If you are concerned that your child or teenager may be suffering from bulimia, or if they have been diagnosed with an eating disorder and you are looking for professional support, we can help.
Bulimia Nervosa, most commonly known as bulimia, is a serious mental health condition that involves consuming large quantities of food (bingeing) compensated by purging behaviours, such as self-induced vomiting, laxative, diuretic or enema usage, excessive exercise or fasting.
The binge and purge cycle is then repeated – this may be several times a month or even as often as several times a day.
Eating disorders in children and teenagers can be extremely complex – and research has suggested that they are caused by several factors including biological, genetic and environmental.
It is thought that as much as 60% to 80% of our risk in developing an eating disorder could be genetic.
Hormonal changes during puberty have been shown to be linked to an increased risk in developing eating disorders like anorexia and bulimia – it seems that hormones such as oestrogen have a role to play in how the genes that have been linked to eating disorders are expressed .
Some children may become bulimic as a way of managing difficult emotions. Bingeing on food is a way some people cope with overwhelming emotions, perhaps stress or anxiety about school performance or difficulties with relationships. The purging (most commonly in the form of self induced vomiting) is then used to rid the body of calories ingested.
Bulimia is a complex mental health disorder – the earlier treatment is sought, the more likely a full recovery can be made.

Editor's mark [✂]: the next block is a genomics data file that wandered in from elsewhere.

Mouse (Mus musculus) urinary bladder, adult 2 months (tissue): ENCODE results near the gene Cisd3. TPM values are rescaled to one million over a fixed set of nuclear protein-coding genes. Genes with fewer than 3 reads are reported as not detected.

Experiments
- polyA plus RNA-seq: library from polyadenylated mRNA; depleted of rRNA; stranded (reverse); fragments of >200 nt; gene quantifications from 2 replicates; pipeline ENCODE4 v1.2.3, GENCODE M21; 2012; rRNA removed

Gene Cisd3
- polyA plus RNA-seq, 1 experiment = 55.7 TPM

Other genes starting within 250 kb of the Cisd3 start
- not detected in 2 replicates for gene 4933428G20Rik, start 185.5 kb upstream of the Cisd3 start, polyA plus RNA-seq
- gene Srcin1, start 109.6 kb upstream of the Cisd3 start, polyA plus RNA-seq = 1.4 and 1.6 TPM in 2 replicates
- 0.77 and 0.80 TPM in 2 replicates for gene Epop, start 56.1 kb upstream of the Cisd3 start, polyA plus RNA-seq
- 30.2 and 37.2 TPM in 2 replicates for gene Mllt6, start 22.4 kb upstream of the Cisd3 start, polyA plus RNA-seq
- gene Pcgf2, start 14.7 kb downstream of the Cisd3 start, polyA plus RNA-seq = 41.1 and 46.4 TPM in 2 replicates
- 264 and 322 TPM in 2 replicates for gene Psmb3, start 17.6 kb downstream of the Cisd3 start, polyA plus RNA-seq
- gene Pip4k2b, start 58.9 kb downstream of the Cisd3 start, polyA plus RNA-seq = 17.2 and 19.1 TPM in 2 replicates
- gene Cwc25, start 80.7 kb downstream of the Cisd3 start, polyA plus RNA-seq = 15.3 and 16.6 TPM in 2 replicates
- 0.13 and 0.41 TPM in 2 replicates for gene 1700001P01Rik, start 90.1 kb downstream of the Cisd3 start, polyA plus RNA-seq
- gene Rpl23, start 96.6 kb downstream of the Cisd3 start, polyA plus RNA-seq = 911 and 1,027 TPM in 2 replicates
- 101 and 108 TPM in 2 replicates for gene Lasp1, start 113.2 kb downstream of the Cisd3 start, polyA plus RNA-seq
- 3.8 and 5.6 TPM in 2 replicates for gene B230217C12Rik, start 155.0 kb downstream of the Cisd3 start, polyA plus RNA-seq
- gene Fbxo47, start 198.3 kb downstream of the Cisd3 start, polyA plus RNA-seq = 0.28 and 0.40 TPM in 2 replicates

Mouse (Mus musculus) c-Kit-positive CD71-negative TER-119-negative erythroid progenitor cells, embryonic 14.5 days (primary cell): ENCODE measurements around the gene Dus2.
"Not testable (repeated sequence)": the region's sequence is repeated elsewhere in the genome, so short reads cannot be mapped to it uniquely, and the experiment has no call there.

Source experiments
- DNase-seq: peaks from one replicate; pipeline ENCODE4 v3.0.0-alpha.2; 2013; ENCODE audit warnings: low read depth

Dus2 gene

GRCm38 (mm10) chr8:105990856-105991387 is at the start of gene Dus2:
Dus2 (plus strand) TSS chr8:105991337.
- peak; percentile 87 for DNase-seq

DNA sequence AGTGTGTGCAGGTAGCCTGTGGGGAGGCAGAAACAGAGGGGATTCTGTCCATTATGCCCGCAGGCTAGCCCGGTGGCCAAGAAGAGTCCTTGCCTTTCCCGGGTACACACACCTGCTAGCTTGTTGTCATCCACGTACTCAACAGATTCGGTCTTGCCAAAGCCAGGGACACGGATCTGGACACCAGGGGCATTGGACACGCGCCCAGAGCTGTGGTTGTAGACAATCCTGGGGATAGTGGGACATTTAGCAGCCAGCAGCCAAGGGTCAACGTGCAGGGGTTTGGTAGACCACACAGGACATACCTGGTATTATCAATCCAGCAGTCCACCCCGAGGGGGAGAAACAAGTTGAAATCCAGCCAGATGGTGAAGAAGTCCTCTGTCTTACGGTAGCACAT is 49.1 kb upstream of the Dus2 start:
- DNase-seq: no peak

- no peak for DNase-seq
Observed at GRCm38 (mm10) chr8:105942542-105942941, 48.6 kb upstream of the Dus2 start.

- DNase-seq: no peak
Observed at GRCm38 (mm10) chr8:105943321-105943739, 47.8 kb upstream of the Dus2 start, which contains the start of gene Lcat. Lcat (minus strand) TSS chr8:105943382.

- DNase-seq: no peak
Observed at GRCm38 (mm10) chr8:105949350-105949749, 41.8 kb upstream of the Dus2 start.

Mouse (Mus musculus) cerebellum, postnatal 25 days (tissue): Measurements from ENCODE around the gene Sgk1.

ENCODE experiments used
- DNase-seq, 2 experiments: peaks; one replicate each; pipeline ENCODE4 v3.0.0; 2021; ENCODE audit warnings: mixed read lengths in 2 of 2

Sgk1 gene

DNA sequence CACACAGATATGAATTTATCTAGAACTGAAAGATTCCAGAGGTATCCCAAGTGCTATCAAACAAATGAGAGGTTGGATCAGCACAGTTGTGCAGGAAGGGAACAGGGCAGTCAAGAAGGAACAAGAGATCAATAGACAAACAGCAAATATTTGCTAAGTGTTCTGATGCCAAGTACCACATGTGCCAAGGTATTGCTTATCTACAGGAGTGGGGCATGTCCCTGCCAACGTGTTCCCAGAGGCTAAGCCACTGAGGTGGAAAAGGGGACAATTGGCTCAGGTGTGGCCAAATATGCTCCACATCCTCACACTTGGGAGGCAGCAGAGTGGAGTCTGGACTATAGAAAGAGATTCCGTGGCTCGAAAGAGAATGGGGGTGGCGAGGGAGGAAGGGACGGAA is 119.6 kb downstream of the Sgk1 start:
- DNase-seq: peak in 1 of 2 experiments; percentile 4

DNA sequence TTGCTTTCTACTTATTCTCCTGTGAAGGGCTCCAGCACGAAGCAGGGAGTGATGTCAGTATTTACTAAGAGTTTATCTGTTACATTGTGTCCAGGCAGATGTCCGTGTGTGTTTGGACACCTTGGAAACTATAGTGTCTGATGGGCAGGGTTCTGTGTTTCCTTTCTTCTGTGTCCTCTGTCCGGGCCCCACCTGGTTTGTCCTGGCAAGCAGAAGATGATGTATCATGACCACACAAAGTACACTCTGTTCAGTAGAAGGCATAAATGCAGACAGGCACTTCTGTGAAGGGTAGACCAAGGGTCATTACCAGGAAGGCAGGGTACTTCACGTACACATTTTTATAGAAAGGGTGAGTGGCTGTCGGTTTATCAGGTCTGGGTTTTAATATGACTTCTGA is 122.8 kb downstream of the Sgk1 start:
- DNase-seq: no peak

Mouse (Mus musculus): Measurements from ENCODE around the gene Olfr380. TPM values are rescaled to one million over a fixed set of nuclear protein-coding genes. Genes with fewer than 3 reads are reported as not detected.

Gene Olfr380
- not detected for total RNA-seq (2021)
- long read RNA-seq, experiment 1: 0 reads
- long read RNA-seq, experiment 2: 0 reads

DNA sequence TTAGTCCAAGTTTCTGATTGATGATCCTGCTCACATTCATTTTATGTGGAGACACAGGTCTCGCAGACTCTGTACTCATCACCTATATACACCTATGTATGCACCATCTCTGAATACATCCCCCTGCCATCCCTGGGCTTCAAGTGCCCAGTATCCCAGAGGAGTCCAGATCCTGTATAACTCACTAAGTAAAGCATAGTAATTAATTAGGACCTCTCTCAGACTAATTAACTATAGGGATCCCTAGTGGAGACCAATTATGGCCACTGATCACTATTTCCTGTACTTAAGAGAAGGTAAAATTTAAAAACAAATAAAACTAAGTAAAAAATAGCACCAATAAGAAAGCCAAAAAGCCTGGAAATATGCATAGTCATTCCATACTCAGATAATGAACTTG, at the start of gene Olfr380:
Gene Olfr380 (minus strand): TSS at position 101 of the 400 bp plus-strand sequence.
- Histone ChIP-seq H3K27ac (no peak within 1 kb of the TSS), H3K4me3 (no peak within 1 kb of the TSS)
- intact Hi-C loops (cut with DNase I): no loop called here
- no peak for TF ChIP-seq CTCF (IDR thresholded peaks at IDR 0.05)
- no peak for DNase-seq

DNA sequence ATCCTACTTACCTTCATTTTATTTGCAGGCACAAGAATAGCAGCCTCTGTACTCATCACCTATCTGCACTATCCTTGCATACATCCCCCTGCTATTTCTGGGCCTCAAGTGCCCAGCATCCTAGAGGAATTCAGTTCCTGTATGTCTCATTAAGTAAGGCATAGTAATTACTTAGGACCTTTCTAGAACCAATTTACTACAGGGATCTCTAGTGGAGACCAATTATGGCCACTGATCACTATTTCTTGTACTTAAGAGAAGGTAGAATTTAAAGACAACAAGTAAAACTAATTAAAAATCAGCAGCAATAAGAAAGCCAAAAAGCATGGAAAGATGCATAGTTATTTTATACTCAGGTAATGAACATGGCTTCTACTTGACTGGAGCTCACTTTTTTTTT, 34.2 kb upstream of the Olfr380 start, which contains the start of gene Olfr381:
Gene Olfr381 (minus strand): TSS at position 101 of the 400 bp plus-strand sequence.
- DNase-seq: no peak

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Bulimia is a progressive illness, meaning it often gets worse over time.
The following are some of the most common signs that an eating disorder, such as bulimia, may be developing or has developed.
Not all children and teenagers with bulimia will show all of these signs, and as eating disorders are notoriously a very secretive illness, it can be hard to really know what is going on for your child.
If you are concerned about your child or teen’s eating habits, weight loss, mood or behaviours we would also recommend seeking expert help as quickly as possible.
Identifying whether your child or teenager has an eating disorder and broaching the subject with them can be very challenging. Bulimia is an incredibly secretive disorder – surrounded by a great deal of shame and embarrassment and your child may get very defensive when talking about it.
It’s hard for parents to know when their child’s eating behaviours become a significant issue but research shows that early intervention is the best way to determine a full recovery.
Many young people with bulimia are simultaneously in denial about having eating difficulties and believe that the condition benefits them in some way (e.g., helps them focus, evidences self-control and determination). Be prepared for your loved one to state that they don’t have any difficulties or even to say that you are the one with a problem for suggesting as much!
Tips for discussing your child’s eating with them:
If you're struggling with an emotional or mental health problem, call us now to make an appointment face-to-face or online - and take the first step in getting the support you need.